The following formal recommendations were submitted by Secure Freedom (the Center for Security Policy) to OSCE/ODIHR after this year’s conference in Warsaw.
For more on the OSCE’s Code of Conduct, see “The Successful Subversion of the OSCE”.
Recommendations to the Organization for Security and Cooperation in Europe (OSCE)
Participating States and Office of Democratic Institutions and Human Rights (ODIHR)
At the Human Dimension Implementation Meeting (HDIM), Warsaw, Poland
Working Sessions 10 and 11: Fundamental Freedoms I and II
September 17, 2018
Pursuant to PC.DEC/476 23 May 2002, Annex I, Paragraph 5, below please find the recommendations of Secure Freedom, a civil society organization engaged in the human dimension in the United States of America, with respect to Fundamental Freedoms, including inter alia freedom of expression, thought, belief, conscience, and political opinion.
I. Background: ODIHR Makes Multiple Attempts to Violate Freedom of Expression
On behalf of the 28 civil society representatives from 14 countries who signed a letter of concern to ODIHR Director Ingibjörg Sólrún Gísladóttir over repeated attempts to shut down fundamental freedoms including freedom of expression within the OSCE context, and recalling the letter from Members of Parliament expressing a similar concern, Secure Freedom now welcomes and reinforces the Opening Statement by the United States, objecting “to certain provisions of the Code of Conduct promulgated by ODIHR [that] amount to content-based restrictions on the participation of civil society.”
It is shameful that an organization founded to safeguard fundamental freedoms, which has human rights in its very name, should resort to censorship as ODIHR has.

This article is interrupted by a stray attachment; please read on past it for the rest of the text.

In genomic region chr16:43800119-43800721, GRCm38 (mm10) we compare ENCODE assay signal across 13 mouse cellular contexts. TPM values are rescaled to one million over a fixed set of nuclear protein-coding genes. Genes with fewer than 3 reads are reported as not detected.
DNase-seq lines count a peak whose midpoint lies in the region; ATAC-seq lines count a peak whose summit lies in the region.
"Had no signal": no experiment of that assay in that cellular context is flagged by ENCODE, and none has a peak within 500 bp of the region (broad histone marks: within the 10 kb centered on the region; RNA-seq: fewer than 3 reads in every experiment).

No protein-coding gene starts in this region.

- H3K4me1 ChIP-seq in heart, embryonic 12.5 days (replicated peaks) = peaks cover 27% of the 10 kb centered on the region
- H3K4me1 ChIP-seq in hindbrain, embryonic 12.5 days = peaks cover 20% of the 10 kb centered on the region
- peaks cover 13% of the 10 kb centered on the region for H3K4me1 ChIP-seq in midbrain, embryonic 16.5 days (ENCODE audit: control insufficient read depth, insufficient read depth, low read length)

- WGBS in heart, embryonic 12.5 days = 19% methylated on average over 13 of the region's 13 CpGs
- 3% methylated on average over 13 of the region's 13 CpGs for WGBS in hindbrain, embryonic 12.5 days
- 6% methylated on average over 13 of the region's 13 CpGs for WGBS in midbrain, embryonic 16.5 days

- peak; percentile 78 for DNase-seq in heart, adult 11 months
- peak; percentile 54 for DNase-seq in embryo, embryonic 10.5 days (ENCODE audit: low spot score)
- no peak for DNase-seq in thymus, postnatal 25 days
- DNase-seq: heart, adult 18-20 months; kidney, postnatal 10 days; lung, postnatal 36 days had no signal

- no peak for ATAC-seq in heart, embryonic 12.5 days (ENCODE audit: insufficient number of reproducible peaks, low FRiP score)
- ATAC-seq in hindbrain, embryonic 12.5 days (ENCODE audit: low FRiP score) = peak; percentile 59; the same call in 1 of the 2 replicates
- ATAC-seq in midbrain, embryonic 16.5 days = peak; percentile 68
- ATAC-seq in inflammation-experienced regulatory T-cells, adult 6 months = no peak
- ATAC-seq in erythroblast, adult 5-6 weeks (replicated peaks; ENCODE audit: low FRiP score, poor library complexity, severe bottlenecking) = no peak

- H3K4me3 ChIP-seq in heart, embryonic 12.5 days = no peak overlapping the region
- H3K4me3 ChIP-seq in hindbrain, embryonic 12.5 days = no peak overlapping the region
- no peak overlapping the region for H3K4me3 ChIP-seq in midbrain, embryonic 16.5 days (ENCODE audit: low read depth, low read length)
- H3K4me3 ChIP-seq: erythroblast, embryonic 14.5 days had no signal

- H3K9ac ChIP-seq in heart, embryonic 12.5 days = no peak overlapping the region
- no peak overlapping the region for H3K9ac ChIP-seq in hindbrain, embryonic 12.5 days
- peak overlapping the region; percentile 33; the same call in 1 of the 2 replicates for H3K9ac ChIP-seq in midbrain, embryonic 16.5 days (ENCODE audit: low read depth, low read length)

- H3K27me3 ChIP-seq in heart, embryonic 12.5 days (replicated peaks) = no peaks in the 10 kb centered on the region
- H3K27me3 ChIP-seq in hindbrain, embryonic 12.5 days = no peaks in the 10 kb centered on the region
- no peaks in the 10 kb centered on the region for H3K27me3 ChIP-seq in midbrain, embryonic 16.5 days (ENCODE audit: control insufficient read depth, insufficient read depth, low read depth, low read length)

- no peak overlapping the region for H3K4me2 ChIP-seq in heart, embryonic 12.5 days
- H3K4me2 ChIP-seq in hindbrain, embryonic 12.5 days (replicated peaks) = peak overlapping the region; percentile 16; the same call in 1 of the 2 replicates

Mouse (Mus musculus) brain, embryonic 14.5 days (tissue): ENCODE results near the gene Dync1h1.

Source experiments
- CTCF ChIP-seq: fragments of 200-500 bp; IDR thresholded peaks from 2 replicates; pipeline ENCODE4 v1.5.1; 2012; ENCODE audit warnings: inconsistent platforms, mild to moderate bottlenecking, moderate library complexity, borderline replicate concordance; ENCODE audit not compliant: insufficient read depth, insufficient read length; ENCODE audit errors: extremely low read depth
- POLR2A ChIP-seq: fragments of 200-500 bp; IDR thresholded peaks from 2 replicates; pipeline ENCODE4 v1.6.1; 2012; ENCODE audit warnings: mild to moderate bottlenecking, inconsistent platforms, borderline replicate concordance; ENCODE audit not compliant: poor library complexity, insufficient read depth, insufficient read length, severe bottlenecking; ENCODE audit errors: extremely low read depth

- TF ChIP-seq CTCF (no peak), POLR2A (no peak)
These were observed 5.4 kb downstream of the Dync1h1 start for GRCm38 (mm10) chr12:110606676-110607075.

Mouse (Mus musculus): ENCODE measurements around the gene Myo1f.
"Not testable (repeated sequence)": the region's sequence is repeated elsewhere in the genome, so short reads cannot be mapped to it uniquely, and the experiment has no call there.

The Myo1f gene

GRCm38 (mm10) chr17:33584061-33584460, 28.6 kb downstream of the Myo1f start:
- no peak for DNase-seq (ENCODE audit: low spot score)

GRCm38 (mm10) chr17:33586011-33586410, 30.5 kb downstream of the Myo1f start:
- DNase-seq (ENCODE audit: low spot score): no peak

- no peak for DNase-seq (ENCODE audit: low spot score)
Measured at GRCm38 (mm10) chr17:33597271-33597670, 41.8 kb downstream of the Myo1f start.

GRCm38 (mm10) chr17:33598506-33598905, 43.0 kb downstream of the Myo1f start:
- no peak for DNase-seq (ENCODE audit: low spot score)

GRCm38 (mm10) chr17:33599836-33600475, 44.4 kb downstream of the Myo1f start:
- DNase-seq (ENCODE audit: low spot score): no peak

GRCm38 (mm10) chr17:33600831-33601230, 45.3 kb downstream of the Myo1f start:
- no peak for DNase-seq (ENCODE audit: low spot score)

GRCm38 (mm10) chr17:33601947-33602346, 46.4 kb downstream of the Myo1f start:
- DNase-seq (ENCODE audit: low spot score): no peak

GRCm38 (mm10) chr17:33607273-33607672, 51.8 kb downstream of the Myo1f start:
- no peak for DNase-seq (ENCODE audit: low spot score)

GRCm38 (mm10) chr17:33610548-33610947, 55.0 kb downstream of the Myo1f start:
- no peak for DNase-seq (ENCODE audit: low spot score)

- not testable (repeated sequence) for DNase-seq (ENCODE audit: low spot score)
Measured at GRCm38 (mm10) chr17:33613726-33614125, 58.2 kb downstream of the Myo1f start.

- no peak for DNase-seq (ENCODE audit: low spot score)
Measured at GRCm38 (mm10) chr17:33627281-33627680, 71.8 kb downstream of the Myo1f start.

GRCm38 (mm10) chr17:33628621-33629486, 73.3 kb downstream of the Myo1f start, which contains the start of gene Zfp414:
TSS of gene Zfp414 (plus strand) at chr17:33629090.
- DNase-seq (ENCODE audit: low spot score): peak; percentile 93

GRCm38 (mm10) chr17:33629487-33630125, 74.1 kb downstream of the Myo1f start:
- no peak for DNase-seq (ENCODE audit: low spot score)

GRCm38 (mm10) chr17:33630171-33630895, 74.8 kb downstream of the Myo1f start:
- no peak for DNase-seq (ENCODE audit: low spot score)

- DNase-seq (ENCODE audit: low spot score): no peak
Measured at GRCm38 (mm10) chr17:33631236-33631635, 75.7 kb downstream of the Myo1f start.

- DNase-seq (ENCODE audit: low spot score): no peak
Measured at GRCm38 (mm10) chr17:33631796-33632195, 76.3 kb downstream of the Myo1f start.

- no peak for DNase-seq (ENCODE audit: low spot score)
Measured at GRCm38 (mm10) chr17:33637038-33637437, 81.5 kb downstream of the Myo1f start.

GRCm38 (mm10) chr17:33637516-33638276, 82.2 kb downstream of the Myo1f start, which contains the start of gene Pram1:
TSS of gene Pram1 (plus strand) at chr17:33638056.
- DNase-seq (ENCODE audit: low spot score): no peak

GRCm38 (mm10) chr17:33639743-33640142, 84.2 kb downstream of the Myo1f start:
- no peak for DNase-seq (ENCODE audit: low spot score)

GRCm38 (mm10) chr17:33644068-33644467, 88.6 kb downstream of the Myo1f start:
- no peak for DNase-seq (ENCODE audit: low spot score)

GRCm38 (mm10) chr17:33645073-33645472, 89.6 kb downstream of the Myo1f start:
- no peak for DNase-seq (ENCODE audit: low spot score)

As described multiple times in the past, the facts are these.
During the 2017 HDIM, the ODIHR moderator first reminded, then required, virtually every civil society intervenor who expressed concerns over Europe’s inadequately vetted immigration and continued illegal presence of those who subscribe to the totalitarian Islamic doctrine of Sharia, to abide by OSCE commitments with respect to tolerance and diversity.
II. European Court of Human Rights Held Sharia was Incompatible with Democratic Society
ODIHR did this in spite of the decision of the European Court of Human Rights (ECtHR) on July 31, 2001, that “the institution of Sharia law and a theocratic regime, were incompatible with the requirements of a democratic society.”
The Court held that the sanctions imposed on the applicants could reasonably be considered to meet a pressing social need for the protection of democratic society, since, “on the pretext of giving a different meaning to the principle of secularism, the leaders of the Refah Partisi had declared their intention to establish a plurality of legal systems based on differences in religious belief, to institute Islamic law (the Sharia), a system of law that was in marked contrast to the values embodied in the Convention.”
The ban was upheld by the ECtHR on February 13, 2003. Noting that the Welfare Party had pledged to set up a regime based on the Shari’ah, the Court found that, “a sharia-based regime was incompatible with the Convention, in particular, as regards the rules of criminal law and procedure, the place given to women in the legal order and its interference in all spheres of private and public life in accordance with religious precepts.” It considered that “sharia, which faithfully reflects the dogmas and divine rules laid down by religion, is stable and invariable.”
III. ODIHR, Not Civil Society, Must Conform to OSCE Commitments
Regardless of the merits, Secure Freedom challenges ODIHR staff to produce a single joint statement by Participating States that stipulates civil society must conform to Participating States’ commitments.
Ironically, it is ODIHR staff, not civil society, that must adhere to OSCE Participating States’ commitments.
The OSCE Code of Conduct for Staff/Mission Members, which is agreed upon by Participating States and not simply an ODIHR fabrication, states that OSCE Staff and Mission Members “shall comply with the… commitments of the OSCE.”
IV. ODIHR Must Abide by Commitments to Freedom of Thought, Conscience, Belief, Information, and Expression
OSCE commitments by which ODIHR is bound include, inter alia: